Ann: Just because there were no newspapers?
Amy: Does something special happen between us on your birthday?
Harry: Like what?
Amy: Something personal.
Amy: Like, uhm, telling me about yourself. Your secrets?
Harry: I don't have any secrets.
Amy: I'm your secret. You do have secrets, Harry? I know you do. Sometimes you come over here and you don't tell me. Once I saw you up by the staircase, hiding and watching for a whole hour. You think you're gonna catch me at something, you know? I know when you come over. I can always tell. You have a certain way of opening up the door. You know, first the key goes in real quiet, and then the door comes open real fast, just like you think you're gonna catch me at something. Sometimes I even think you're listening to me when I'm talking on the telephone.
Harry: What are you talking about?
Amy: I don't know. I just feel it. Really, I do.
Amy: Where do you work, Harry?
Harry: Oh, in different places, different jobs. I'm kinda a musician. A free-lance musician.
Amy: Where do you live? And why can't I call you over there?
Harry: 'Cause I don't have a telephone.
Amy: Do you live alone?
Harry: Why are you asking me all these questions?
Amy: Because it's your birthday.
Harry: I don't want people to ask me a lot of questions.
Amy: I want to know you.
Harry: Yes, I know you want to. I don't feel like answering any more questions.
Harry: You never used to ask a lot of questions.
Amy: Harry, I was so happy when you came over tonight. When I heard you open up the door, my toes were dancing under the covers. But I don't think I'm gonna wait for you anymore.
Ann: Do you think we can do this?
Mark: I'm tired of drinking anyhow...I'm tired of mostly everything.
Ann: Tired of me?
Mark: Tired of you, but not today.
Stan: What the hell are they talkin' about, for Chrissake?!
Harry: Well, I'm gettin' fed up.
Stan: About what?
Harry: About your asking me questions all day long.
Harry: Don't say that.
Stan: Well, for Chrissakes!
Harry: Stan, don't say that again, please. Don't use that word in vain. It bothers me.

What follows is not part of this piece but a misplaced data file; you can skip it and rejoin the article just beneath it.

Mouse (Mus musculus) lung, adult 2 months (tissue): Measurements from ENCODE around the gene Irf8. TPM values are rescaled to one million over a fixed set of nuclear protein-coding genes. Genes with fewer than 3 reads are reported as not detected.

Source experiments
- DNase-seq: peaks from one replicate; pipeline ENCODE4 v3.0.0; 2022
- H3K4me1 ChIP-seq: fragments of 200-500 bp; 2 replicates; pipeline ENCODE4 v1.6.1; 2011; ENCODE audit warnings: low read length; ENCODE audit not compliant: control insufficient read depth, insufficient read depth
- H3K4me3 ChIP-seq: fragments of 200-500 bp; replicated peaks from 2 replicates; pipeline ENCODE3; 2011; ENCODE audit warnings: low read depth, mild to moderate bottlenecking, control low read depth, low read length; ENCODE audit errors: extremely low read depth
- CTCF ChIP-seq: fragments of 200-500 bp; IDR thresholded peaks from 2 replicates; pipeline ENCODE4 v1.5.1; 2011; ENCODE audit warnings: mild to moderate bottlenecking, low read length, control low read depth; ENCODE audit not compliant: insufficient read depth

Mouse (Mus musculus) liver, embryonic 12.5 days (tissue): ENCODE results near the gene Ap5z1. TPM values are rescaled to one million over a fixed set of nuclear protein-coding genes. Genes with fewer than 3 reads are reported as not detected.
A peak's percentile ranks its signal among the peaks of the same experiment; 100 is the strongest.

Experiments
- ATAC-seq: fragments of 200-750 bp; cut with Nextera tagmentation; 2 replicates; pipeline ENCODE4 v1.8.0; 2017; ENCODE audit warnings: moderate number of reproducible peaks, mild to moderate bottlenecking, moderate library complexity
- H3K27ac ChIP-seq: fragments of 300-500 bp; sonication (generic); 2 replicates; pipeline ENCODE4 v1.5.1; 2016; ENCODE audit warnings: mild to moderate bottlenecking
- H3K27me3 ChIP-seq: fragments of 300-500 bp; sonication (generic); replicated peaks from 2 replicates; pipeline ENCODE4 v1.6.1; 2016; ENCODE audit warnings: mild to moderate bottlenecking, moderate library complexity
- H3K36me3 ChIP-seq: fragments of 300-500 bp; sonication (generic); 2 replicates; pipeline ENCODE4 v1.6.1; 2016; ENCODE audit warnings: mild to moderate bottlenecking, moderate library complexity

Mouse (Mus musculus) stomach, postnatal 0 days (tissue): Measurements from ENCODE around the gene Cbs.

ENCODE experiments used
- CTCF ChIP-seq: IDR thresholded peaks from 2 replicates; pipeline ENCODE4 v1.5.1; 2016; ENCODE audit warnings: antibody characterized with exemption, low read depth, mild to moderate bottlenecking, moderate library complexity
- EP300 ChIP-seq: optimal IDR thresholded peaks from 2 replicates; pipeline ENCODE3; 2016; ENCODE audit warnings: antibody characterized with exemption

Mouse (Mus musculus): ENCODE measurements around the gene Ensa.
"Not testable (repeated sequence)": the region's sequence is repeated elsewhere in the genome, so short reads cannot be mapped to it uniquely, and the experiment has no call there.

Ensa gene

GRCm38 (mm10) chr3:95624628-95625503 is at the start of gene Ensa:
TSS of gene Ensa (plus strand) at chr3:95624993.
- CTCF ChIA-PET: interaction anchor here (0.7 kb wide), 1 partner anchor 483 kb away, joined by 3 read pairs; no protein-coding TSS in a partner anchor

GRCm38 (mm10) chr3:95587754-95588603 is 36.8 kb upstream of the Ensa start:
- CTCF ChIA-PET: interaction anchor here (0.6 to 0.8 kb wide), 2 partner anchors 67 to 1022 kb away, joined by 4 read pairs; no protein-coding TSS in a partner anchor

Stan: What's the matter, Harry?
Harry: Your work's getting sloppy. We'd have a much better track here if you'd paid more attention to the recording and less attention to what they were talking about.
Stan: Harry, if you filled me in a little bit, once in a while, did you ever think of that?
Harry: It has nothing to do with me and even less to do with you.
Stan: It's curiosity. Did you ever hear of that? It's just god-damned human nature.
Harry: Listen, if there's one sure-fire rule that I have learned in this business is that I don't know anything about human nature. I don't know anything about curiosity. That's not part of what I do. This is my business.
Ann: I love you.
Mark: We're spending too much time together here.
Ann: No, let's stay just a little longer.
Mark: He'd kill us if he got the chance.
Bernie: Let me tell you somethin' about Harry Caul...I know you heard this a thousand times, Harry, but let me say it again. Here's to Harry - the best bar none. I'll drink to that.
Harry: The best what?
Bernie: The best bugger on the West Coast.
Meredith: I want to hear all about you. Where are you from?
Harry: New York.
Meredith: I used to live in New York. At first, I worked as a receptionist and then I got promoted to secretary and then I was promoted to gal-Friday and special assistant to the Boss. Then I married him. Do you live far from here? Harry?
Harry: Are you still married?
Meredith: Oh, I don't know. Probably. Why then, maybe I am. The last thing I heard, he was trying to scrape up enough money to buy another hardware store. And I ended up out here in San Francisco - unemployed - which is the entire story of my life up until tonight. You don't like me very much, do you? You don't want to talk to me or anything.
Harry: I didn't say that.
Meredith: Something is on your mind. I wish you'd tell me. I do, I wish that, I wish that you'd feel that you could talk to me and, and that we could be friends, I mean, aside from all of this junk.
Harry: If you were a girl who waited for someone...
Meredith: You can trust me.
Harry: ...and you never really knew when he was gonna come to see you. You just lived in a room alone and you knew nothing about him. And if you loved him and were patient with him, and even though he didn't dare ever tell you anything about himself personally, even though he may have loved you, would you..would you, would you go back to him?
Meredith: How would I know - how would I know that he loved me?
Harry: You'd have no way of knowing.
Harry: You should have seen it, though. These new microphones are just incredible. They really - I couldn't really believe it myself. We were over two hundred yards away and it was absolutely readable. I broke in a couple newreel cameramen and, you should have been there, Bernie, it was really...
Lurleen: What did they do?
Harry: Well, they took the cross-hairs of the telescope and they lined it up on the mouths of the...
Lurleen: No, the boy and the girl, what did they do?
Harry: Oh, I don't know. But it was really beautiful. Really something to see.
Harry: It's no ordinary conversation. It makes me feel...something.
Meredith: Forget it, Harry. It's only a trick.
Meredith: A job. You're not supposed to feel anything about it. You're just supposed to do it. That's all. Relax, honey.
Martin: Do you want to hear that again?
The Director: [angrily] You want it to be true!
Martin: No, I don't. I just want you to know whatever you need to know. That's all.